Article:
Sure, it didn't vaporize people like thalaron radiation did. But when Captain Kirk and the Star Trek crew needed to escape, they jumped into the teleporter. Kirk just stood on a platform, and this wickedly cool machine mapped every atom in his body. It sent information about the atoms by light waves (just like the Internet sends information by radio waves) to a new place. In the new place, machinery received the information about Kirk's atoms and rebuilt Kirk.
In real life, scientists have teleported objects: a photon and a laser beam. But there are big barriers to teleporting humans. First, as Kevin Bonsor points out in How Teleportation Works, we'd need to find and describe all 1028 atoms in the body, which we can't do. Second, to reassemble the person, we'd need to put each atom in the right place and make sure it had the right properties. A tiny imprecision could be deadly.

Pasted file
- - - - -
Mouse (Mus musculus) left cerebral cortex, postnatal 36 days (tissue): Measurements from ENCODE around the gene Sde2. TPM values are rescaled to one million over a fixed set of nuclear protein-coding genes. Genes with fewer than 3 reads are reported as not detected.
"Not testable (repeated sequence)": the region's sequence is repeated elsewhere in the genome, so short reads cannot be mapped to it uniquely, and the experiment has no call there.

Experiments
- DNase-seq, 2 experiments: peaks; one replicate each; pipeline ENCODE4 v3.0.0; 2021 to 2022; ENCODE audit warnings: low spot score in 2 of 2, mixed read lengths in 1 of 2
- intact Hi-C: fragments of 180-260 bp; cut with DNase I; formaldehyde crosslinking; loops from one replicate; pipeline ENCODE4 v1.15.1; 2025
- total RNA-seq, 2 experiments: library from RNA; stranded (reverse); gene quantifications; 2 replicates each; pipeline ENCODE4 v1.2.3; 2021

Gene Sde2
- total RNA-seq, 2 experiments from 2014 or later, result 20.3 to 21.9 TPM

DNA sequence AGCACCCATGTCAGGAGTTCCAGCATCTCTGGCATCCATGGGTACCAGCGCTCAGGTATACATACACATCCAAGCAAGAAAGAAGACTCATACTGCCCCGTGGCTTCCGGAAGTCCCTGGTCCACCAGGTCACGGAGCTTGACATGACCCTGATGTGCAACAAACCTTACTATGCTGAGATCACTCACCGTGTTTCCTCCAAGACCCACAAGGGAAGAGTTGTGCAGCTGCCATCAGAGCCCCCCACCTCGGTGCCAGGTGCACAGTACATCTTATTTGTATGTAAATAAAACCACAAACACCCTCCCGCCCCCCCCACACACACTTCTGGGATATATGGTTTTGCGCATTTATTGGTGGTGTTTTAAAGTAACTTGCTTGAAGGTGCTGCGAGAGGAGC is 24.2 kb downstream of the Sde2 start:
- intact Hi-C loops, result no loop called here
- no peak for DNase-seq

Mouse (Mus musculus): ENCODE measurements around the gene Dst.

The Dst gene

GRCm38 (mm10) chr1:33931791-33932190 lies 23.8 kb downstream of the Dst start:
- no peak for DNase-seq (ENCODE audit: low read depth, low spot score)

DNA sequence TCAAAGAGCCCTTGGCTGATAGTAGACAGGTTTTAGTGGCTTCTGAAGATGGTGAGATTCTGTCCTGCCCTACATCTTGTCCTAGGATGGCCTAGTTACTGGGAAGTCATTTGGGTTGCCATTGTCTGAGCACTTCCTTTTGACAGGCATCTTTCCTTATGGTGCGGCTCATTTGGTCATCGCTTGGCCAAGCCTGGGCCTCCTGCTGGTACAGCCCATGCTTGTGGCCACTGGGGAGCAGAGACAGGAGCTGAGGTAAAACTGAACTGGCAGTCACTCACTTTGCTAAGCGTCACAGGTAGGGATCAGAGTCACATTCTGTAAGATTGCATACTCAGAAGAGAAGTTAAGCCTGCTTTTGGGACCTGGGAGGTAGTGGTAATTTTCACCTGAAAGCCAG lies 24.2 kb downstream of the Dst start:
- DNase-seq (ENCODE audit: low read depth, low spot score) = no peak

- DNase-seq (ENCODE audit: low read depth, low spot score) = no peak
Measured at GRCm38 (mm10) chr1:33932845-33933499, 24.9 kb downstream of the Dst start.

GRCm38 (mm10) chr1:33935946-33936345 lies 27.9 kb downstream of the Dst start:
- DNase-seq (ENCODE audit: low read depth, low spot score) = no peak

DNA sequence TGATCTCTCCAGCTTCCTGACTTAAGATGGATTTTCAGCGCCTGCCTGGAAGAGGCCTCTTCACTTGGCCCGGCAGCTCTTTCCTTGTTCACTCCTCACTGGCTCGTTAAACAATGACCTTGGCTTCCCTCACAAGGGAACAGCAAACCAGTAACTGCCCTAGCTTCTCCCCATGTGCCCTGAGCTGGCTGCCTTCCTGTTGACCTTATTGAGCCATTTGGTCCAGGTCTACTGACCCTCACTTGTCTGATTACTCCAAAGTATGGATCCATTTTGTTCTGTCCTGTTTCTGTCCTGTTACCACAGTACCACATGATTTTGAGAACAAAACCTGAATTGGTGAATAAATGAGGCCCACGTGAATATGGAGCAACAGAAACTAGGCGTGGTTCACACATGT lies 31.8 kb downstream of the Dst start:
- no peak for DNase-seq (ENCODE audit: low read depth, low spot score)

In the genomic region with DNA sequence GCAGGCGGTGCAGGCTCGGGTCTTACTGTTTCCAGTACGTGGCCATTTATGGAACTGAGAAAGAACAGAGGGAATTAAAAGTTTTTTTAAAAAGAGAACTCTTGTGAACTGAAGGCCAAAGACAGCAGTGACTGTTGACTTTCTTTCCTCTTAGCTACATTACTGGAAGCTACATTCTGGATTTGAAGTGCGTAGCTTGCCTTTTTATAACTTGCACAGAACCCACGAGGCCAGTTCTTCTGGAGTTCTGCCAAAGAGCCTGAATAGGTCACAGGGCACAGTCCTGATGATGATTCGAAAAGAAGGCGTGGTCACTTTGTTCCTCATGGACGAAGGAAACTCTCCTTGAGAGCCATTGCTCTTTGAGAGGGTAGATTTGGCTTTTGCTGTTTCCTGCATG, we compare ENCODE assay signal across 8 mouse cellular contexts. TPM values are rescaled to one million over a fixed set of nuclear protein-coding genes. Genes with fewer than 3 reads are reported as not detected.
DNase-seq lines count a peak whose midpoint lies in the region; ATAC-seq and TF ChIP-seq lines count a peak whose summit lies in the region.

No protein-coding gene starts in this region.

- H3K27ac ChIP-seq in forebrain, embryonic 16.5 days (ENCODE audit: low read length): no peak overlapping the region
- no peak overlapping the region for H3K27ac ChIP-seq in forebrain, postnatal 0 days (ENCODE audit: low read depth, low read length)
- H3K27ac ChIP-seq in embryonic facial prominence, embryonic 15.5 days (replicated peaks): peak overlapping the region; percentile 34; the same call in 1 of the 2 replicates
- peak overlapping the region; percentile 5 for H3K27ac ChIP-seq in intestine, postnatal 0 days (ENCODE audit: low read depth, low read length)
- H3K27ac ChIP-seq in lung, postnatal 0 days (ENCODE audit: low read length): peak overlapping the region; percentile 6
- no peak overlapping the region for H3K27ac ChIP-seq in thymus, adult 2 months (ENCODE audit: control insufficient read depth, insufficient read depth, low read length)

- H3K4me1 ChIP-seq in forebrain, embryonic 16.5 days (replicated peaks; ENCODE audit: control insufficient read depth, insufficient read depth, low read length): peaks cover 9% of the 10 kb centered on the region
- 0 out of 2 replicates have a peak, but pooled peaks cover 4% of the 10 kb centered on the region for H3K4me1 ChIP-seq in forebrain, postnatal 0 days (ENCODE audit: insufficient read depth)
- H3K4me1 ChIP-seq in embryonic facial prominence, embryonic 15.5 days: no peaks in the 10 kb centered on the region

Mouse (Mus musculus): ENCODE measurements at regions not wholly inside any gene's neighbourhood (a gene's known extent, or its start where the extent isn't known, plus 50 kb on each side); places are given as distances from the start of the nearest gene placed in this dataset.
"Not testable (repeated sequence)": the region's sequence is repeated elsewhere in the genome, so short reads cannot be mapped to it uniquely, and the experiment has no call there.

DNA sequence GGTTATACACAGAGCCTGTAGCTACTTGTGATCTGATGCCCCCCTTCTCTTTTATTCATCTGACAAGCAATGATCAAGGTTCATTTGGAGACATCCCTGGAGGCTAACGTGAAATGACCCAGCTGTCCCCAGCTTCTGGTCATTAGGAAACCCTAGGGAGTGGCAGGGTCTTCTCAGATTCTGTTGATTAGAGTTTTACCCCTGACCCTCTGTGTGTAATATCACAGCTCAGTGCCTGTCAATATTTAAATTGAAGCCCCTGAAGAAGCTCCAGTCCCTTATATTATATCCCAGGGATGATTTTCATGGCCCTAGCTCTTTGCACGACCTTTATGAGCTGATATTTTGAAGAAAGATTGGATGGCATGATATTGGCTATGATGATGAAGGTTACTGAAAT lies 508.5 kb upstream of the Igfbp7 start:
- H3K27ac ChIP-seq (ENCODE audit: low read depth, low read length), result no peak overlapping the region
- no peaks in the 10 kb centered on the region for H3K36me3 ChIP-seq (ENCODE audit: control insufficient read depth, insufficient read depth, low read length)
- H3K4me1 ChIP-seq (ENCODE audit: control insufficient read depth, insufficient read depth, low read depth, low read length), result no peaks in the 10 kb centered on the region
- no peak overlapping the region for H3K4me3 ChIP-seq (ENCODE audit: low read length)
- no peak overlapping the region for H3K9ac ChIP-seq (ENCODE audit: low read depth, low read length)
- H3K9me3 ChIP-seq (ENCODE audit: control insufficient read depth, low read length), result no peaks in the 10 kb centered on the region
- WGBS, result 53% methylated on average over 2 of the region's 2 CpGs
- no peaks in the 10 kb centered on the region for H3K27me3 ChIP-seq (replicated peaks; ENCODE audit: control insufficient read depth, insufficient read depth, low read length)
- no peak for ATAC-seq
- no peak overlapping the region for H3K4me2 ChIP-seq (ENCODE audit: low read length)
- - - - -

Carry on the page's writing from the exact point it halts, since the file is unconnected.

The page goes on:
This means no beaming your soldiers behind enemy lines, much less "telefraging" someone by teleporting things directly into his physical coordinates.
If you'd like to keep your atoms, read on for a weapon on a much larger scale.